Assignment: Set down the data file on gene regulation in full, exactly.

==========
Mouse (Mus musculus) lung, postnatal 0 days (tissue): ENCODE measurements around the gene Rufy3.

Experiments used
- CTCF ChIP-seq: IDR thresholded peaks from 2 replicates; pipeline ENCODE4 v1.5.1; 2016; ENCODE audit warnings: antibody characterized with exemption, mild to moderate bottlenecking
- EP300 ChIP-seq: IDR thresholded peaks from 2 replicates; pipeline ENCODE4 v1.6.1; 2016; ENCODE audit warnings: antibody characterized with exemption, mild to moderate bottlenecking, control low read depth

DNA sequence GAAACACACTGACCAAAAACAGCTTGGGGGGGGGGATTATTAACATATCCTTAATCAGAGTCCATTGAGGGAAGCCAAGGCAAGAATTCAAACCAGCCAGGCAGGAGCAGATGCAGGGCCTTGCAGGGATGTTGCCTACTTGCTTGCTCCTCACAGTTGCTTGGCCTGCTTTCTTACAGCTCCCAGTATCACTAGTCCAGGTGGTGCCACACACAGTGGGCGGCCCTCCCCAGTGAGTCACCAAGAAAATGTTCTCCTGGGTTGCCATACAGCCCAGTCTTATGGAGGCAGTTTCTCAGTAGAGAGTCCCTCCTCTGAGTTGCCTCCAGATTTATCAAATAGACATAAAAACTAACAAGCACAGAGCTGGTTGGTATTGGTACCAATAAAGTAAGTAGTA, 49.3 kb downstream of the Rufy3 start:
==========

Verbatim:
Mouse (Mus musculus) lung, postnatal 0 days (tissue): ENCODE measurements around the gene Rufy3.

Experiments used
- CTCF ChIP-seq: IDR thresholded peaks from 2 replicates; pipeline ENCODE4 v1.5.1; 2016; ENCODE audit warnings: antibody characterized with exemption, mild to moderate bottlenecking
- EP300 ChIP-seq: IDR thresholded peaks from 2 replicates; pipeline ENCODE4 v1.6.1; 2016; ENCODE audit warnings: antibody characterized with exemption, mild to moderate bottlenecking, control low read depth

DNA sequence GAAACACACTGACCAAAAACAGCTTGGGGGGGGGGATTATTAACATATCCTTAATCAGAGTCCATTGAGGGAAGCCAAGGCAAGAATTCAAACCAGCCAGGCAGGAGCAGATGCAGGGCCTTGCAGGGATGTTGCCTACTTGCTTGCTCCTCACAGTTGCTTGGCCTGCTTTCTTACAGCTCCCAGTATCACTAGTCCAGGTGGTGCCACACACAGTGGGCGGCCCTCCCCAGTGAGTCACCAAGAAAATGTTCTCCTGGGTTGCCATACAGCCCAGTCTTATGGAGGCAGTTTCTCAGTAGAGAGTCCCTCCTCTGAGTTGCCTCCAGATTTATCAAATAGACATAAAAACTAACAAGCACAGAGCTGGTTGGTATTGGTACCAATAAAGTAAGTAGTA, 49.3 kb downstream of the Rufy3 start: